From: Jonathan Davis (firstname.lastname@example.org)
Date: Wed 10 Sep 2003 - 11:46:34 GMT
From: Scott Chase [mailto:email@example.com]
Sent: 10 September 2003 04:07
Subject: Re: politically insane
>>are there any black people on this list with something to say here?
[Scott 1] I hope so.
Though not black,
[Jonathan] Why would being black add to ones fitness to discuss this
matter? I always think it is dangerous to give credence to the idea
that one's skin colour has an automatic effect on one's ability to
think, perceive or understand.
[Scott I'd point out that we should add some historical context of what
African Americans have had to put up with from a largely white and
Eurocentrized society. Not only are a good portion of them descended
from ancestors that didn't voluntarily immigrate to the land of the
"free" and home of the brave, they have been treated historically as untermenschen whether it be as "subhuman" slaves for several centuries or "separate but equal" under atrocious Jim Crow segregation.
[Jonathan] Some African Americans give thanks that they were lucky
enough to descended from those who were sold to the white slavers. They
are after all the richest and most successful group of black people in
the world. Incidentally, do you not think that "separate but equal" is
the core philosophy animating multiculturalism (the opposite being
There is almost certainly still be a legacy from slavery. The questions
is ask are: How much of it is relevant to contemporary problems? How is
this legacy neutralised? How are the deleterious cultural artefacts
rooted out? Is it overused as an excuse for social pathologies that may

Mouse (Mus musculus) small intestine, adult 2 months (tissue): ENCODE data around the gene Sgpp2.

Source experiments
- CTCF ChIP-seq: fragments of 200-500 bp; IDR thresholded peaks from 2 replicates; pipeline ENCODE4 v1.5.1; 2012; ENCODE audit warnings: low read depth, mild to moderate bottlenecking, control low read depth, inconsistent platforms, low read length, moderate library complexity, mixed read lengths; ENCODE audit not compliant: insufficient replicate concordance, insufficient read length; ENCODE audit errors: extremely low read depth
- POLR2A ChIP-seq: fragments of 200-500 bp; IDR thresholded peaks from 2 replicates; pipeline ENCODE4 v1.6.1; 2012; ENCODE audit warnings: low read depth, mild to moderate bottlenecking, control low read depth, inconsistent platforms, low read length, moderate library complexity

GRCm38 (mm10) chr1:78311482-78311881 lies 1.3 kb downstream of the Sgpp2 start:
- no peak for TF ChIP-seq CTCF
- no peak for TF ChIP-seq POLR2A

have other causes?
[Scott] One of the relatively unknown pioneers of civil rights, Harry
Moore, was *killed* by a bomb in 1951 not far from where I live a little
before Parks and King made themselves be known. The civil rights
movement helped turn things around for the better, but occupies just a
small portion of the American historical timeline since slaves were
brought over from Africa. An eyeblink really.
[Jonathan] No, not an eye blink really - 52 years. During which time a
destroyed Europe went from moonscape and 100 million dead to its current
world ranking just behind the US. Need I point out the other social and
cultural transformations that have taken place in the half century? US
slavery was abolished 139 years ago. I think the excuse may be wearing
thin. Black conservatives seem to think so.
[Scott] Britain freed her slaves (eg- in Jamaica) well before the
American Civil War and Lincoln's Emancipation Proclamation, but even
somebody coming of age much later such as Marcus Garvey wasn't too fond
of the Brits and their historic foothold in Jamaica. That nation has
suffered the legacy of slavery just as African American's have in the
United States. Garveyism had influence not only on Rastafrianism, but
also black militancy in the States. Malcolm X's dad was a Garveyite.
[Jonathan] Garvey was a standard issues Afrocentrist racist. He openly
admired Hitler and Mussolini as fellow Ethnocentrists. The man was
raging white-hater and bigot deserving the full contempt of posterity. I
also think it is hilarious that Garvey's Black Star Liner - set up to
take former slaves back to Africa and stimulate commerce between
dispersed black communities - failed when those former slaves realised
the horror that is the African motherland. It lasted a whole 3 years.
Whilst I agree with Garvey' emphasis on self-reliance, I am appalled by
his "Race First" ideology, his Apartheid like separatism , delusional
Afrocentrism, his militancy and general racism.
[Scott] IIRC Garvey and the great African American leader DuBois weren't
all that keen on each other, as they represented two polar opposites in
black political movements, Garvey as Back to Africa separatist, not
unlike the Black Muslims, and DuBois an integrationist.
[Jonathan] Correct. He was a racist of the highest order. DuBois and I
would have been allies as integrationists. Odd that this is where the
Civil Rights movement started out until it was hijacked by the radicals.
Getting a back to the roots of that movement would mean no more FUBU
(For Us By Us) and other racist, separatist efforts and a rediscovery of the old ideal of human universals and integration.
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